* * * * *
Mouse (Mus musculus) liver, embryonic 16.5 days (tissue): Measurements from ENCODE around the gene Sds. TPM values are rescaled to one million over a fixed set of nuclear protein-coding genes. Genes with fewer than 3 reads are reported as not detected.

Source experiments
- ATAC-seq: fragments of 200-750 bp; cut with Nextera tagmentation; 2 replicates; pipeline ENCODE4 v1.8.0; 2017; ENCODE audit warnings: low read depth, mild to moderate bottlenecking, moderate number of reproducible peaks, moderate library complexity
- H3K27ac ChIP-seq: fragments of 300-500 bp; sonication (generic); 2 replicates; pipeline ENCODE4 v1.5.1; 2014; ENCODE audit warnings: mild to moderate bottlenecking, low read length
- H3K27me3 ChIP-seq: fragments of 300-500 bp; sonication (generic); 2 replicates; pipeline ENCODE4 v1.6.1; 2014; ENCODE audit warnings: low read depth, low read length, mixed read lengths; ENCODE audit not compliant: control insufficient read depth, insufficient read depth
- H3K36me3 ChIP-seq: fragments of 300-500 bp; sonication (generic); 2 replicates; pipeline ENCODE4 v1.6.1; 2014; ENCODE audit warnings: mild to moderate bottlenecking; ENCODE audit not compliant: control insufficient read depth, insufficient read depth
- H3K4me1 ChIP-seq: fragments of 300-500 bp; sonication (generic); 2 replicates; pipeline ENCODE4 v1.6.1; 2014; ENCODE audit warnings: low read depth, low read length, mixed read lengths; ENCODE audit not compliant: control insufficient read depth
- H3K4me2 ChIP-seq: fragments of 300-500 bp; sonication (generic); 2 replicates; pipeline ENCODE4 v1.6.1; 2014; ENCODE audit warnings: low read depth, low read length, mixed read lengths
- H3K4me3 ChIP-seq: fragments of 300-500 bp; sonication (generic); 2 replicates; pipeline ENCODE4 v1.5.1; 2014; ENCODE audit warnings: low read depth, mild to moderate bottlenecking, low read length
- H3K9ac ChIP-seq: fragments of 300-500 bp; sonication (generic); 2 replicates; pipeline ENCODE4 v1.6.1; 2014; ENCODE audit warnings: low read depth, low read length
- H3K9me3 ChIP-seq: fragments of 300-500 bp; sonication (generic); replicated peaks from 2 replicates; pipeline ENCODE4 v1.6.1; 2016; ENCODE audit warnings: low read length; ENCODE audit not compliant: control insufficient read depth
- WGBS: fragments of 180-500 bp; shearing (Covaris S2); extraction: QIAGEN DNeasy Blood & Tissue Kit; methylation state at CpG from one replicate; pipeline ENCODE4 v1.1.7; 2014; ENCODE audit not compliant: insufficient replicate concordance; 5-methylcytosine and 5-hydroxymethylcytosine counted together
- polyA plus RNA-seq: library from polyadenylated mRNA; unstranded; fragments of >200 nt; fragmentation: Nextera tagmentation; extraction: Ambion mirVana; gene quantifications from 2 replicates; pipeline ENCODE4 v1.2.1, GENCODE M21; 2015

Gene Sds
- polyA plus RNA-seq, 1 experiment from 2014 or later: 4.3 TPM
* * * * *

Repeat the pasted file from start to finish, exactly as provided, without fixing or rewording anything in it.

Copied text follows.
Mouse (Mus musculus) liver, embryonic 16.5 days (tissue): Measurements from ENCODE around the gene Sds. TPM values are rescaled to one million over a fixed set of nuclear protein-coding genes. Genes with fewer than 3 reads are reported as not detected.

Source experiments
- ATAC-seq: fragments of 200-750 bp; cut with Nextera tagmentation; 2 replicates; pipeline ENCODE4 v1.8.0; 2017; ENCODE audit warnings: low read depth, mild to moderate bottlenecking, moderate number of reproducible peaks, moderate library complexity
- H3K27ac ChIP-seq: fragments of 300-500 bp; sonication (generic); 2 replicates; pipeline ENCODE4 v1.5.1; 2014; ENCODE audit warnings: mild to moderate bottlenecking, low read length
- H3K27me3 ChIP-seq: fragments of 300-500 bp; sonication (generic); 2 replicates; pipeline ENCODE4 v1.6.1; 2014; ENCODE audit warnings: low read depth, low read length, mixed read lengths; ENCODE audit not compliant: control insufficient read depth, insufficient read depth
- H3K36me3 ChIP-seq: fragments of 300-500 bp; sonication (generic); 2 replicates; pipeline ENCODE4 v1.6.1; 2014; ENCODE audit warnings: mild to moderate bottlenecking; ENCODE audit not compliant: control insufficient read depth, insufficient read depth
- H3K4me1 ChIP-seq: fragments of 300-500 bp; sonication (generic); 2 replicates; pipeline ENCODE4 v1.6.1; 2014; ENCODE audit warnings: low read depth, low read length, mixed read lengths; ENCODE audit not compliant: control insufficient read depth
- H3K4me2 ChIP-seq: fragments of 300-500 bp; sonication (generic); 2 replicates; pipeline ENCODE4 v1.6.1; 2014; ENCODE audit warnings: low read depth, low read length, mixed read lengths
- H3K4me3 ChIP-seq: fragments of 300-500 bp; sonication (generic); 2 replicates; pipeline ENCODE4 v1.5.1; 2014; ENCODE audit warnings: low read depth, mild to moderate bottlenecking, low read length
- H3K9ac ChIP-seq: fragments of 300-500 bp; sonication (generic); 2 replicates; pipeline ENCODE4 v1.6.1; 2014; ENCODE audit warnings: low read depth, low read length
- H3K9me3 ChIP-seq: fragments of 300-500 bp; sonication (generic); replicated peaks from 2 replicates; pipeline ENCODE4 v1.6.1; 2016; ENCODE audit warnings: low read length; ENCODE audit not compliant: control insufficient read depth
- WGBS: fragments of 180-500 bp; shearing (Covaris S2); extraction: QIAGEN DNeasy Blood & Tissue Kit; methylation state at CpG from one replicate; pipeline ENCODE4 v1.1.7; 2014; ENCODE audit not compliant: insufficient replicate concordance; 5-methylcytosine and 5-hydroxymethylcytosine counted together
- polyA plus RNA-seq: library from polyadenylated mRNA; unstranded; fragments of >200 nt; fragmentation: Nextera tagmentation; extraction: Ambion mirVana; gene quantifications from 2 replicates; pipeline ENCODE4 v1.2.1, GENCODE M21; 2015

Gene Sds
- polyA plus RNA-seq, 1 experiment from 2014 or later: 4.3 TPM